No. 13 1 October 2003 / 5 Tishrei 5764
The Resuscitation of Anti-Semitism:
An American Perspective
An Interview with Abraham Foxman
"The generation of Jewish parents and grandparents who lived through the Holocaust and witnessed the birth of Israel believed they were leaving their children and grandchildren a friendlier environment for Jews. They thought that relating to their Jewish identity would increasingly become their own decision. In fact," states Abraham H. Foxman, National Director of the Anti-Defamation League (ADL), "not too long ago many good Jews were asking us, why waste your time fighting anti-Semitism? Several prominent Jewish leaders told us that the ADL 'should get involved in more serious topics than anti-Semitism.'"
"But recent events have disillusioned many," he continues. "Suddenly, Jews realize the impact their Jewishness has on them is outside their offspring's control. The potential for increased anti-Semitism already existed during the Gulf War, but as the conflict ended quickly and successfully it didn't play in the mainstream. Now however, it has started there too. The events of 9/11 and the Palestinian uprising and its ramifications in Europe have resuscitated anti-Semitism. What we do not know is whether it is an existential threat."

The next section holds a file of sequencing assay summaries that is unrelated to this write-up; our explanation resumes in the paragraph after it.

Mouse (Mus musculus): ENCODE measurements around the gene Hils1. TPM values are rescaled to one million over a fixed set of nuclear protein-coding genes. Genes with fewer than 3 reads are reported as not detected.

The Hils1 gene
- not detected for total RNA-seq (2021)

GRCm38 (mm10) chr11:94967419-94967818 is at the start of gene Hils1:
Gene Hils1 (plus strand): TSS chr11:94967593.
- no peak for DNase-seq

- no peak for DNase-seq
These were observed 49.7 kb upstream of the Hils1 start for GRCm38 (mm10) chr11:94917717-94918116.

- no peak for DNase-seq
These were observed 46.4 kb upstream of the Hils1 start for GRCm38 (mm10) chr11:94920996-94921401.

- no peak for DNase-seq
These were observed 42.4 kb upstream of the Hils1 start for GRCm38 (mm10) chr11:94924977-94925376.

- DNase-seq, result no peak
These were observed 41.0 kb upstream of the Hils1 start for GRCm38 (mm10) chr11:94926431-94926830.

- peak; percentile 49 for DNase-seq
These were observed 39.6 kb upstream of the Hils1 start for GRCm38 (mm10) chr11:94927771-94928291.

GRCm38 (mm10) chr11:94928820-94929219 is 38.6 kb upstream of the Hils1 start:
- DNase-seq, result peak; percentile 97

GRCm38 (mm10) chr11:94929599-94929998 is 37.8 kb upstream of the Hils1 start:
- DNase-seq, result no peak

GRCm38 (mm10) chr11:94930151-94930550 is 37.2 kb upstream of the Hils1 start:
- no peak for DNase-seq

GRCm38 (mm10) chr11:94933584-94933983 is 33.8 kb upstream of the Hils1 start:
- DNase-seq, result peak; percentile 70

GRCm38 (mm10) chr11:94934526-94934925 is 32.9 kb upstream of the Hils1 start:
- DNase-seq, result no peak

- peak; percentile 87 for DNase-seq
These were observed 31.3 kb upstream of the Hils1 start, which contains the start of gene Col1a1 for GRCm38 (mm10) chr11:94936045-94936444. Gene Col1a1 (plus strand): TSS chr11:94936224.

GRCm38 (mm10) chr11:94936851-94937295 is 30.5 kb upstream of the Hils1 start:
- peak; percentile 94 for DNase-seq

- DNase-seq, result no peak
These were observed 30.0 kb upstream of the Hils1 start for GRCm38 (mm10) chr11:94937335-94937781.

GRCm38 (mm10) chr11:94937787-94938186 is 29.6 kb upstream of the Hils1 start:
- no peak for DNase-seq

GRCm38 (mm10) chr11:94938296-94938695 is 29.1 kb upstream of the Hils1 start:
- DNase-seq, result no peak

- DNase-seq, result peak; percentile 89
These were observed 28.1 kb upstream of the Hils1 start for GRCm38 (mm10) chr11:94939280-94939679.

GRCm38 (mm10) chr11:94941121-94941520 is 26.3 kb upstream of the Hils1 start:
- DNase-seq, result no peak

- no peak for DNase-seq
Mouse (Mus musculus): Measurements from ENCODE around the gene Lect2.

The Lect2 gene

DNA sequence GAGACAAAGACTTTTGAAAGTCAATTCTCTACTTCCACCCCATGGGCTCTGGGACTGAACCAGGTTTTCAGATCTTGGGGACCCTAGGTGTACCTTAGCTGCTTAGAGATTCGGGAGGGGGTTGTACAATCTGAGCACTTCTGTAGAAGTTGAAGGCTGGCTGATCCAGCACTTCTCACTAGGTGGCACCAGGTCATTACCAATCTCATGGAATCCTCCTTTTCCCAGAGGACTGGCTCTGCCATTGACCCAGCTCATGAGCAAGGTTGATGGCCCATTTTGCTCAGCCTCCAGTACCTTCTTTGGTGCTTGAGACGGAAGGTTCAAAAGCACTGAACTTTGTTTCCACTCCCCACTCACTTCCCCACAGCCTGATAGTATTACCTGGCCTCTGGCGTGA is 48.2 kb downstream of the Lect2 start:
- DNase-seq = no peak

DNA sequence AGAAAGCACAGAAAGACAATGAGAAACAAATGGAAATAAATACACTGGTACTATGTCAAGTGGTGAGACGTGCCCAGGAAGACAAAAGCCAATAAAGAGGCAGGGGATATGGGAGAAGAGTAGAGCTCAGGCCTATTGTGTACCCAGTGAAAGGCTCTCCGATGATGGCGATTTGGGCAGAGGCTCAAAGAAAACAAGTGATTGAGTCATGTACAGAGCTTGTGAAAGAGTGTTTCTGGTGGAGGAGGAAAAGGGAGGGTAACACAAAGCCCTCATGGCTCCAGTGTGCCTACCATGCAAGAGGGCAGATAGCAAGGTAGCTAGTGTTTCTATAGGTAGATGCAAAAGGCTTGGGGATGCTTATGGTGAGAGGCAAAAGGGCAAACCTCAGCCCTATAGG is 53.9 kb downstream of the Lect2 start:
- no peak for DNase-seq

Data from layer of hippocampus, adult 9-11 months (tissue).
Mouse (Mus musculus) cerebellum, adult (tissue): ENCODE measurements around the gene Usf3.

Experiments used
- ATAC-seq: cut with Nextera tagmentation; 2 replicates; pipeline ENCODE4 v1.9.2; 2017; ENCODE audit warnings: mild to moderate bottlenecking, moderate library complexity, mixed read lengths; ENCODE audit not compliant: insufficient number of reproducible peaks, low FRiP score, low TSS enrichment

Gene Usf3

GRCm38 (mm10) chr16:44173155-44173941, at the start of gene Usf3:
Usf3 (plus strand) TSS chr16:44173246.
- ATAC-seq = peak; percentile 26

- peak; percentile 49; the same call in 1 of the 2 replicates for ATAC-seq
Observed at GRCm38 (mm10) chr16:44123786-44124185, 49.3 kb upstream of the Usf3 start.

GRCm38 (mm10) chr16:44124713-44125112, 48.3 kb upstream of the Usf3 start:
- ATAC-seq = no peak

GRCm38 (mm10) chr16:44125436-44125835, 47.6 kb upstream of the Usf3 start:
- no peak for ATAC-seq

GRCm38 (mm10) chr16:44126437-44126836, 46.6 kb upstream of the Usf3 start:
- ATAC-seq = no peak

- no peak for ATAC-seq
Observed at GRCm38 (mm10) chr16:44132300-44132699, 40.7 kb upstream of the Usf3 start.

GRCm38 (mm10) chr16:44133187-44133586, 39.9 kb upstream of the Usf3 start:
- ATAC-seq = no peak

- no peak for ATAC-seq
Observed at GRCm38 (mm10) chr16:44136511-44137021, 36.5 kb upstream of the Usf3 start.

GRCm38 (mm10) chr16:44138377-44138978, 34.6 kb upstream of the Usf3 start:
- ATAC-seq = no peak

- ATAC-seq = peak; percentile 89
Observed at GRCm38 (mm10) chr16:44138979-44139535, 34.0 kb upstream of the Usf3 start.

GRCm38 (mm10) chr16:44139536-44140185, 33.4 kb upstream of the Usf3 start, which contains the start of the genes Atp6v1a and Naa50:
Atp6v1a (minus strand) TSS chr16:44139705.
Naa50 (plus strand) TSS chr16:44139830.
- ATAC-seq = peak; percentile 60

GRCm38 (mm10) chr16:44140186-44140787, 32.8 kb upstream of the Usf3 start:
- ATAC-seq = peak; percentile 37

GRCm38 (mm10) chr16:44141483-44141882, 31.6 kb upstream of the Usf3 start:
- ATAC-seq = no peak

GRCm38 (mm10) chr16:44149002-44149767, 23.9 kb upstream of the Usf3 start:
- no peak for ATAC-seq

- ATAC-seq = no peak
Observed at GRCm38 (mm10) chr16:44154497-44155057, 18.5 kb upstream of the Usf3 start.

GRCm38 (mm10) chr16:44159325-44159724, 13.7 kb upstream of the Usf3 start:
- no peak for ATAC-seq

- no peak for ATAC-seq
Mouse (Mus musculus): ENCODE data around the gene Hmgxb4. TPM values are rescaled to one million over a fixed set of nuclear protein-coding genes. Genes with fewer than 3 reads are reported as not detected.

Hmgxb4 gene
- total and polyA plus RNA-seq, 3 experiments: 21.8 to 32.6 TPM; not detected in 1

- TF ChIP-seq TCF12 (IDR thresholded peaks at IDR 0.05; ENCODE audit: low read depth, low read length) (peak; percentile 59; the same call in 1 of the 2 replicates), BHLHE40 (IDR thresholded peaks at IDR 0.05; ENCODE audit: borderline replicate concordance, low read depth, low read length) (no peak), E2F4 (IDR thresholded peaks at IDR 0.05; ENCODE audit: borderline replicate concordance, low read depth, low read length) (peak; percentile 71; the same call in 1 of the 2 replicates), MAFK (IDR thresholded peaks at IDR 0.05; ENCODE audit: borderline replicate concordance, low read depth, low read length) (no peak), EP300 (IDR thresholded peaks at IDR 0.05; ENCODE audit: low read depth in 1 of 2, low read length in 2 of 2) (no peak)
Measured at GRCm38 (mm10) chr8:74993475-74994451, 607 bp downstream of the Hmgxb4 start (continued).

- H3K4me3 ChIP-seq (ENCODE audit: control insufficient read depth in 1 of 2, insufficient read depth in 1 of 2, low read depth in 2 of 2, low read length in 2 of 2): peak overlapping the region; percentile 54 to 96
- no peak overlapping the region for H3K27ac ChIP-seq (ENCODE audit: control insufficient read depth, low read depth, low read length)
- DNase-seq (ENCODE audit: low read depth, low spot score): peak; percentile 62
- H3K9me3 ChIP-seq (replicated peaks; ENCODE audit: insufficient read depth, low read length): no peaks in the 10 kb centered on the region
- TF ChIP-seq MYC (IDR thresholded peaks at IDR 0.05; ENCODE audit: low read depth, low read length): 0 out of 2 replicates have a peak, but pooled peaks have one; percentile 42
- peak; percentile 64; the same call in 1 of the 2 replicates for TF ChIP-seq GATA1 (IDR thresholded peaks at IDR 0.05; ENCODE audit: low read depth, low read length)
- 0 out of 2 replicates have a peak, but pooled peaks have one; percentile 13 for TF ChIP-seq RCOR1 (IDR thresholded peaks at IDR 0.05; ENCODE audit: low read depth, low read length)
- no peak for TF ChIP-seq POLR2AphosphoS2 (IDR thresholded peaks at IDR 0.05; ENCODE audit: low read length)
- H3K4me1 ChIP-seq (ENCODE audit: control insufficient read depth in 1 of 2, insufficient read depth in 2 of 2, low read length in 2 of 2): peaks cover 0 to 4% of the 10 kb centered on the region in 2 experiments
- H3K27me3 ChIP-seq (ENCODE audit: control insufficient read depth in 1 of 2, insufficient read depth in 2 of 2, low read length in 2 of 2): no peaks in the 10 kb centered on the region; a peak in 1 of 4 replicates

Increasing Numbers of Anti-Semites
"Fascism, Nazism and Communism have largely died out. Anti-Semitism has survived and been reincarnated," Foxman affirms and points out a bizarre situation. "Over the last twenty years, polls conducted by the University of Chicago concerning the American Jewish community have always found anti-Semitism to be perceived as the number one menace to its survival. A survey of rabbis showed that while they considered anti-Semitism a great threat, they hadn't experienced it personally. The survey indicated anxiety and insecurity about anti-Semitism rather than personal knowledge.
"The ADL was arguing that anti-Semitism wasn't as serious as the Jews believed. We told them we are a relatively affluent, well-educated and - per capita - a most influential community. While the ADL was claiming the threats were much less than perceived it was accused of manufacturing anti-Semitism.